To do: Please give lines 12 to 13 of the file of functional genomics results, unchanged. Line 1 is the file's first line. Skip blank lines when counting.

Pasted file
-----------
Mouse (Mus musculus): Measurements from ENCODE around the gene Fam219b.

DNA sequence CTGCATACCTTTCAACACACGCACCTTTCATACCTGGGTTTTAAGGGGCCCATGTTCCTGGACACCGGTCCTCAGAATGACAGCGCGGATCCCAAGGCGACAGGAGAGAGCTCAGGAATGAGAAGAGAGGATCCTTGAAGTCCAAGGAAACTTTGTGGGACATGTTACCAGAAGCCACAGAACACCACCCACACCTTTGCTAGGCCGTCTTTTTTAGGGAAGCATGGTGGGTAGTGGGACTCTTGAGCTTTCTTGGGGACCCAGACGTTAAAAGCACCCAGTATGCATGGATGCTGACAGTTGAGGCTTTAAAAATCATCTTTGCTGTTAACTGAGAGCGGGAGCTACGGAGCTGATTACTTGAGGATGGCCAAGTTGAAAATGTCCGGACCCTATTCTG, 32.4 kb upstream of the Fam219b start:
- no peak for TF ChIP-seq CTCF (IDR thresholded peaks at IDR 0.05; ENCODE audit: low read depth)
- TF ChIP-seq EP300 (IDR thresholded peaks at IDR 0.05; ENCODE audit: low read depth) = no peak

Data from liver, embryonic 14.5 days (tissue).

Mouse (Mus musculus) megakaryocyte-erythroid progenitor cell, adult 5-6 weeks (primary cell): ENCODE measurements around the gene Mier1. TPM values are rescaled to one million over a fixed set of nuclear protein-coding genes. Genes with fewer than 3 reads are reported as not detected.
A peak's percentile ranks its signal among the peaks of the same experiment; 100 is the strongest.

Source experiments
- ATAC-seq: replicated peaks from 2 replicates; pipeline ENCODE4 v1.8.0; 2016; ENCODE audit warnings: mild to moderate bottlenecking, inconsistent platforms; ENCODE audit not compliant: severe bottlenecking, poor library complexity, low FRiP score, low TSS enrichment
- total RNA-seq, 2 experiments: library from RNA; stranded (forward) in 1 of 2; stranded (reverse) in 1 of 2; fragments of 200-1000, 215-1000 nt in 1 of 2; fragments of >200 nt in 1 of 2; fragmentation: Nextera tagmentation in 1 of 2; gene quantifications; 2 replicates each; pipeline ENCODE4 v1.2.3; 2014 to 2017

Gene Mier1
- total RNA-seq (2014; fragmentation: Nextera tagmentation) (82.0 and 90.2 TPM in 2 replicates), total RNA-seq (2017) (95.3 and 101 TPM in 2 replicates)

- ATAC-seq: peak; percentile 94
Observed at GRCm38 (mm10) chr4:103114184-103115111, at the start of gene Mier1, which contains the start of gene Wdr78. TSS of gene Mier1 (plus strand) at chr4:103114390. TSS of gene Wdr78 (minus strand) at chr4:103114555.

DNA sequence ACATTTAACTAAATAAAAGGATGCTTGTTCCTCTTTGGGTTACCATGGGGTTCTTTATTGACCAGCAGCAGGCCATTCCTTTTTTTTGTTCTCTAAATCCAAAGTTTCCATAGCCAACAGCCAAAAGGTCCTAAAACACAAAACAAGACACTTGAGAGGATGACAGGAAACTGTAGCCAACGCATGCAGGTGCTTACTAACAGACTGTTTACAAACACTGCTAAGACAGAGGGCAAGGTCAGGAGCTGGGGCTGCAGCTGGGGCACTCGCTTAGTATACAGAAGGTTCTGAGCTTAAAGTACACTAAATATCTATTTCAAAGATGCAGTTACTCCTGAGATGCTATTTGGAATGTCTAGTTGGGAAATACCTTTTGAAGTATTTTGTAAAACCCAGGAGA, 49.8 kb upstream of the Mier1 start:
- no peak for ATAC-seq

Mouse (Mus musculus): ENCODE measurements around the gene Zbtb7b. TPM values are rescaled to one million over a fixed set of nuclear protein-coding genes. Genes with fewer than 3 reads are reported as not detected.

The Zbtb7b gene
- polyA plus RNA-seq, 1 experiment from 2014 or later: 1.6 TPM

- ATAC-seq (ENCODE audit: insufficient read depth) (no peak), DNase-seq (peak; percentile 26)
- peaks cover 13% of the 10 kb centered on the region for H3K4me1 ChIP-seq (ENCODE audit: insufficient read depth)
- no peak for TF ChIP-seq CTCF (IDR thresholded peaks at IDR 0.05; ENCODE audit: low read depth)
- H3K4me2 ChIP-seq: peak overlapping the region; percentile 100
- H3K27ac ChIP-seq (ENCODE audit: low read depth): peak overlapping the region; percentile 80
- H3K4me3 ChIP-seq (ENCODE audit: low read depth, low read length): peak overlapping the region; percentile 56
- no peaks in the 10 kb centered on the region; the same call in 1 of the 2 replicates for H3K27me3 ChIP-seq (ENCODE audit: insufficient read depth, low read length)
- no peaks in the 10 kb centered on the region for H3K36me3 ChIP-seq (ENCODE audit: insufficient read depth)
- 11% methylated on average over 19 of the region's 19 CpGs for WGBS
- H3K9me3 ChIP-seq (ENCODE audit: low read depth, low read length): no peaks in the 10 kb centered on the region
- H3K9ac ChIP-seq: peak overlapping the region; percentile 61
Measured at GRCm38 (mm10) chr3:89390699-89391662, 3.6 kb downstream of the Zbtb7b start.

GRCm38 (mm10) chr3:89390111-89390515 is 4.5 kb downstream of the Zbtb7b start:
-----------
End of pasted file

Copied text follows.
- total RNA-seq (2014; fragmentation: Nextera tagmentation) (82.0 and 90.2 TPM in 2 replicates), total RNA-seq (2017) (95.3 and 101 TPM in 2 replicates)

- ATAC-seq: peak; percentile 94